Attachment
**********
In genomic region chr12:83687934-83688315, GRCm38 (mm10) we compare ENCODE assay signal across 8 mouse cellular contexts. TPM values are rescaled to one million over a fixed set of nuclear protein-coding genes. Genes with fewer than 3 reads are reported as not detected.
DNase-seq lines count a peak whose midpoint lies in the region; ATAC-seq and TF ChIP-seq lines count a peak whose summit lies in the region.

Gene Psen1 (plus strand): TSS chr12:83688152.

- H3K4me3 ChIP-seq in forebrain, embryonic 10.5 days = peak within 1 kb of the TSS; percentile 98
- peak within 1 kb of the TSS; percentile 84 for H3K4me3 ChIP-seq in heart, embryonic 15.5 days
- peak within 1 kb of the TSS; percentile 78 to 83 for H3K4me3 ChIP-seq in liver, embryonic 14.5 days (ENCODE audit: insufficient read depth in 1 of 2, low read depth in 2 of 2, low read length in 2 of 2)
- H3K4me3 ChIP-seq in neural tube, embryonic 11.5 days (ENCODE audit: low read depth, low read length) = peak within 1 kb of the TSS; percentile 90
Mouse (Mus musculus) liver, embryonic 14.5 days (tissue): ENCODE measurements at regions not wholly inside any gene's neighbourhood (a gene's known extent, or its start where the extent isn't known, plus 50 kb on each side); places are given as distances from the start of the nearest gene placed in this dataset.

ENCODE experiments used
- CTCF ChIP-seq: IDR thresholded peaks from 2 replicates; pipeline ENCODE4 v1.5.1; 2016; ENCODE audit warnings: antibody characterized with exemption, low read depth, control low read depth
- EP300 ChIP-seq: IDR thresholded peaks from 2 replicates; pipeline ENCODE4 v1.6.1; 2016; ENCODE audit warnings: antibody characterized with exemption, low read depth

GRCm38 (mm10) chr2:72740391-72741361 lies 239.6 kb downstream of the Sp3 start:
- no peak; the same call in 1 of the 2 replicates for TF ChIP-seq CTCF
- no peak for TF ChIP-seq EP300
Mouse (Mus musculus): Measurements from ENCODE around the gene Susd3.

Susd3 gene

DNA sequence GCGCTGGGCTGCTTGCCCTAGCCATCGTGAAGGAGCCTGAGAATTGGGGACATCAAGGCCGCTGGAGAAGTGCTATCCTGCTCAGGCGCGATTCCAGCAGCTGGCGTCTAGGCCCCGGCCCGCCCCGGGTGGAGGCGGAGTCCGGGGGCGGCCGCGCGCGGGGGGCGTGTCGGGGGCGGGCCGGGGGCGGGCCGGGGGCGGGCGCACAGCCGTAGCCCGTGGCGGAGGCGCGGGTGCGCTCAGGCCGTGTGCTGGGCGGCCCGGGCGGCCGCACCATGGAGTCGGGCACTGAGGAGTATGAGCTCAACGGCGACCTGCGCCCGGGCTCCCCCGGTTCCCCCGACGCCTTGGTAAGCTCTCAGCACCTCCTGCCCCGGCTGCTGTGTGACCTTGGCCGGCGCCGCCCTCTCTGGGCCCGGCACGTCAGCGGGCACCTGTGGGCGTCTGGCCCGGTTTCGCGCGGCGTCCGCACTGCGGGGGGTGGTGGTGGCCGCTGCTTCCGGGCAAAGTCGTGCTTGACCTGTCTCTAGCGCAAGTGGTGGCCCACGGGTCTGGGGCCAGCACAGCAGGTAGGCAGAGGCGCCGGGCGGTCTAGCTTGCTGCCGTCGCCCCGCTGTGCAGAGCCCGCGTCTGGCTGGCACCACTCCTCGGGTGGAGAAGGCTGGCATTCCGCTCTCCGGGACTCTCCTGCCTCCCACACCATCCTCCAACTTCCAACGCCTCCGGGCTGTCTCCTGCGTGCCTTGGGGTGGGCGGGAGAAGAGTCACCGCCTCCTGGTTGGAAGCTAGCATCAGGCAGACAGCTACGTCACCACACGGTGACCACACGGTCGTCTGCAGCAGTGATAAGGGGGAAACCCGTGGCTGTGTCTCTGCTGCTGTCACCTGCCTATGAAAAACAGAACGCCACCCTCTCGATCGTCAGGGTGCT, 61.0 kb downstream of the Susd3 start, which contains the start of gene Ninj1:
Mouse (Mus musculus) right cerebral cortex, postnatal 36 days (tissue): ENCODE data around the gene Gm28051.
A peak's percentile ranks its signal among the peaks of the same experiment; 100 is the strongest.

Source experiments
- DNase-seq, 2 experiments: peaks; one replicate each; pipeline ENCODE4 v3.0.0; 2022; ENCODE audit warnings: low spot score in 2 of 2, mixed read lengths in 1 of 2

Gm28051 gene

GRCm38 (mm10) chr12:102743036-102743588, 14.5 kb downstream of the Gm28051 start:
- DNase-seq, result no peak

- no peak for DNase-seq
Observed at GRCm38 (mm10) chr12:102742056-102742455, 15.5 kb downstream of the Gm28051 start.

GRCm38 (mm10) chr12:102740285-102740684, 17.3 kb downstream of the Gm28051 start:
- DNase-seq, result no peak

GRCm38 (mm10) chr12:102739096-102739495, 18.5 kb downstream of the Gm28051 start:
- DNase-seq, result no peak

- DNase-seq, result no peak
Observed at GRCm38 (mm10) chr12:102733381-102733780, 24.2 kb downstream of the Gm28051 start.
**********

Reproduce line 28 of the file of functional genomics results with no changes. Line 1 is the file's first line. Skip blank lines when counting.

- DNase-seq, result no peak